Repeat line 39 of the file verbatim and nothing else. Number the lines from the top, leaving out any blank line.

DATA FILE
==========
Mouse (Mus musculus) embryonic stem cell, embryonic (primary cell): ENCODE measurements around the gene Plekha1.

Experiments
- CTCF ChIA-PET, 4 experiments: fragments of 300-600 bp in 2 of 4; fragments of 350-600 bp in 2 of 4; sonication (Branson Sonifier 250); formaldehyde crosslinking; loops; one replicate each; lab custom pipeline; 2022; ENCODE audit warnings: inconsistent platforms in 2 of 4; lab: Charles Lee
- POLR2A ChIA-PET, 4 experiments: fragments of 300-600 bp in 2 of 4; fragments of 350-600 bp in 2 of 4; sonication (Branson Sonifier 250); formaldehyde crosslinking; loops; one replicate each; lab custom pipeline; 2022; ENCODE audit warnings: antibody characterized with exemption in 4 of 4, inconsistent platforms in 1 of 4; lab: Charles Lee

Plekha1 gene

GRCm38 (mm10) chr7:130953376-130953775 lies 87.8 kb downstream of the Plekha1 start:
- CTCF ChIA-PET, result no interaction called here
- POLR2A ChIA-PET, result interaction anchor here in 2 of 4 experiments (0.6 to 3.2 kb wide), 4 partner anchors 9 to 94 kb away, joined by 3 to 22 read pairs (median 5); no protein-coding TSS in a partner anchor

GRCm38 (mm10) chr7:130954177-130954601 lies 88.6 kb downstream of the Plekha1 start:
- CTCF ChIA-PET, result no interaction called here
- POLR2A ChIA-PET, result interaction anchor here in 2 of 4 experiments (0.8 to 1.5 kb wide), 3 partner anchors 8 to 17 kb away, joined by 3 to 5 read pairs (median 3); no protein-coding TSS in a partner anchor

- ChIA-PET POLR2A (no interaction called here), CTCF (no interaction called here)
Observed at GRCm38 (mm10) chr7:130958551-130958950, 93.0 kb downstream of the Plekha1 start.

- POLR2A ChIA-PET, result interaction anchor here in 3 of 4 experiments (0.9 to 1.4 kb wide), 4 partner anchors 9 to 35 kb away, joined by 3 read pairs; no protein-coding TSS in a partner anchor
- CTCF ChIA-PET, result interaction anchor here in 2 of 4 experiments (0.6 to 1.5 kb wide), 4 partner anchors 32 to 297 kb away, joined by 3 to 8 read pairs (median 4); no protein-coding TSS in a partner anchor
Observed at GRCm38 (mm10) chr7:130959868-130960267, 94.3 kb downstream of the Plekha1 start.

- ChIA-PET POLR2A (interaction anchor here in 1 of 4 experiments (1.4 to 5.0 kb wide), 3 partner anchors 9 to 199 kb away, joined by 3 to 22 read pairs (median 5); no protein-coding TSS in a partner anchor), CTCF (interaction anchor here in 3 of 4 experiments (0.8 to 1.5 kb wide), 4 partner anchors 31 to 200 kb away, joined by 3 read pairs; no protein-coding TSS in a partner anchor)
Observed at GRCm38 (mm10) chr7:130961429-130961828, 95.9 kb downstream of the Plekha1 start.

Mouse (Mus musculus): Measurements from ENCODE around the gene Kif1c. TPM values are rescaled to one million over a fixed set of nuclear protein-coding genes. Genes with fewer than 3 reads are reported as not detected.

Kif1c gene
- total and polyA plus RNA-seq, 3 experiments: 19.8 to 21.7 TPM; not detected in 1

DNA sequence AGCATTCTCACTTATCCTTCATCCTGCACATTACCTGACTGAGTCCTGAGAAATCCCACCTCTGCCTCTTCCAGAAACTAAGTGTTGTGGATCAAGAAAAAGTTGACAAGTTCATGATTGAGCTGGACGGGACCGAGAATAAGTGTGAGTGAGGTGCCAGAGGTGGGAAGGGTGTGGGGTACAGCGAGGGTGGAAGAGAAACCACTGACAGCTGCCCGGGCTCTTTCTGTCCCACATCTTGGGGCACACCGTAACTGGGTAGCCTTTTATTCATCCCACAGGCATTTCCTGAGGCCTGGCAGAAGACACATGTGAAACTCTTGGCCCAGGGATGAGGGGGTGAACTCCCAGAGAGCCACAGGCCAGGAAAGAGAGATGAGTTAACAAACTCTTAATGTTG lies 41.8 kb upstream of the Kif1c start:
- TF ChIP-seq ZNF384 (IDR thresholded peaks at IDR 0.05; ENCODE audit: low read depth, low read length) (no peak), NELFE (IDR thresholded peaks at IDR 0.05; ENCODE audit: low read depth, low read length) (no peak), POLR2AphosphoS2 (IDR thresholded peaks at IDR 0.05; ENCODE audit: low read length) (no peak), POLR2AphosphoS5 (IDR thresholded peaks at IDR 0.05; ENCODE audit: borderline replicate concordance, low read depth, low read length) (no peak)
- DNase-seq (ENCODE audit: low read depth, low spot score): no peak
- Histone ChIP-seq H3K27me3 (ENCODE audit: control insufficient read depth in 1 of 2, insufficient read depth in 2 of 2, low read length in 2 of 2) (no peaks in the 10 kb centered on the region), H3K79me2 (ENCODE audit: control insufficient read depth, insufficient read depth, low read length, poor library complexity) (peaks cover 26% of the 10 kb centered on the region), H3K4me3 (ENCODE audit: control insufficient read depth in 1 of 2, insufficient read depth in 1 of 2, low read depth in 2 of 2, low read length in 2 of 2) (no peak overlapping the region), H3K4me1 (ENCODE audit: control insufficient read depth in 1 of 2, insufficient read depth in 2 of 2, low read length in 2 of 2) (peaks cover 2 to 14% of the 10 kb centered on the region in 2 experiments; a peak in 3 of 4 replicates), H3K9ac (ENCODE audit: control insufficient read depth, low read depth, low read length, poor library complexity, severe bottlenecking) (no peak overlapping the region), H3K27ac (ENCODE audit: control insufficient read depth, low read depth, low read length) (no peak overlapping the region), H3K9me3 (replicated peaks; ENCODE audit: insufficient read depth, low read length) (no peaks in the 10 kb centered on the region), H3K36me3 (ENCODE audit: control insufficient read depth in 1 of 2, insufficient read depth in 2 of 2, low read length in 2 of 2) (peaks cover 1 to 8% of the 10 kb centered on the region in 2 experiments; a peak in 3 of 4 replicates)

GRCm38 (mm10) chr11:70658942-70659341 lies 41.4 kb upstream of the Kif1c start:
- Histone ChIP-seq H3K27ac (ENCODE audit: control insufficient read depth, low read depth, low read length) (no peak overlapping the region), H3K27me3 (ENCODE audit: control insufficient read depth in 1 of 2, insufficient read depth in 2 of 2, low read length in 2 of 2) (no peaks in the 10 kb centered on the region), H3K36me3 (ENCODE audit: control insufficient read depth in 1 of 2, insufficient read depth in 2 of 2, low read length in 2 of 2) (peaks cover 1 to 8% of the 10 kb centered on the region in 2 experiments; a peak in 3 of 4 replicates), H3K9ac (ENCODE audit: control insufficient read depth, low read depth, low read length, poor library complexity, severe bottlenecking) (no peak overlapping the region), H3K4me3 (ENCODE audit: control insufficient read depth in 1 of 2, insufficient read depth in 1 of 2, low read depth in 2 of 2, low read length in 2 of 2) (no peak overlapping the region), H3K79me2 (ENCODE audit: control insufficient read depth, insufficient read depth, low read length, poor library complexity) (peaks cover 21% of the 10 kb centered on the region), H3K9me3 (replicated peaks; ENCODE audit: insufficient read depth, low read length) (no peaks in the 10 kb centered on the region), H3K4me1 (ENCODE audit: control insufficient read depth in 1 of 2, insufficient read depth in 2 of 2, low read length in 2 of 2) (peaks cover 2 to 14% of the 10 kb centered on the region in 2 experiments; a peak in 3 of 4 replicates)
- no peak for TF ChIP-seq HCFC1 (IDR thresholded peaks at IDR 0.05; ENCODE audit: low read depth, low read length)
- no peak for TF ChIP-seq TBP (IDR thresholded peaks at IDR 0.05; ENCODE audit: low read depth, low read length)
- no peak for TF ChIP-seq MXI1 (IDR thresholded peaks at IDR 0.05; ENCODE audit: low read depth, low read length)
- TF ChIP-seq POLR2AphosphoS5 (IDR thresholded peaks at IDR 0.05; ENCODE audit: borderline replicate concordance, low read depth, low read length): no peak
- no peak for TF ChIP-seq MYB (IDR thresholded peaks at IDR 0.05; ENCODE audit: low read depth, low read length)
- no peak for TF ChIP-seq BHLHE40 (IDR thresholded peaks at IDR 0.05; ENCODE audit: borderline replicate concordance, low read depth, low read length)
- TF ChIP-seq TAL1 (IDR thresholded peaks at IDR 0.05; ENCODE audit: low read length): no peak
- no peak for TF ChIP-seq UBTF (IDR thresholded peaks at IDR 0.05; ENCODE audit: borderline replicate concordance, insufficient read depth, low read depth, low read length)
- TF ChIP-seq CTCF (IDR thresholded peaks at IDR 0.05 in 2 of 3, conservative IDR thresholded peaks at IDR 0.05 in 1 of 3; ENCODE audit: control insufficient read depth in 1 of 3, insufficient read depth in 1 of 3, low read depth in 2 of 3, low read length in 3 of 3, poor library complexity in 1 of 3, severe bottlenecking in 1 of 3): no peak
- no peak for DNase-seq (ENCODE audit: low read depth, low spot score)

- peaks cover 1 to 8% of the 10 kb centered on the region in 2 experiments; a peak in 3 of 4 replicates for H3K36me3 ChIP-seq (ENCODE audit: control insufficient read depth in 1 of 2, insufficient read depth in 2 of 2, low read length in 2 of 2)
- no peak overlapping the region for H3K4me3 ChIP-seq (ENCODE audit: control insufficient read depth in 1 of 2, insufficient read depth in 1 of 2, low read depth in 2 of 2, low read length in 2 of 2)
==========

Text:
- no peak overlapping the region for H3K4me3 ChIP-seq (ENCODE audit: control insufficient read depth in 1 of 2, insufficient read depth in 1 of 2, low read depth in 2 of 2, low read length in 2 of 2)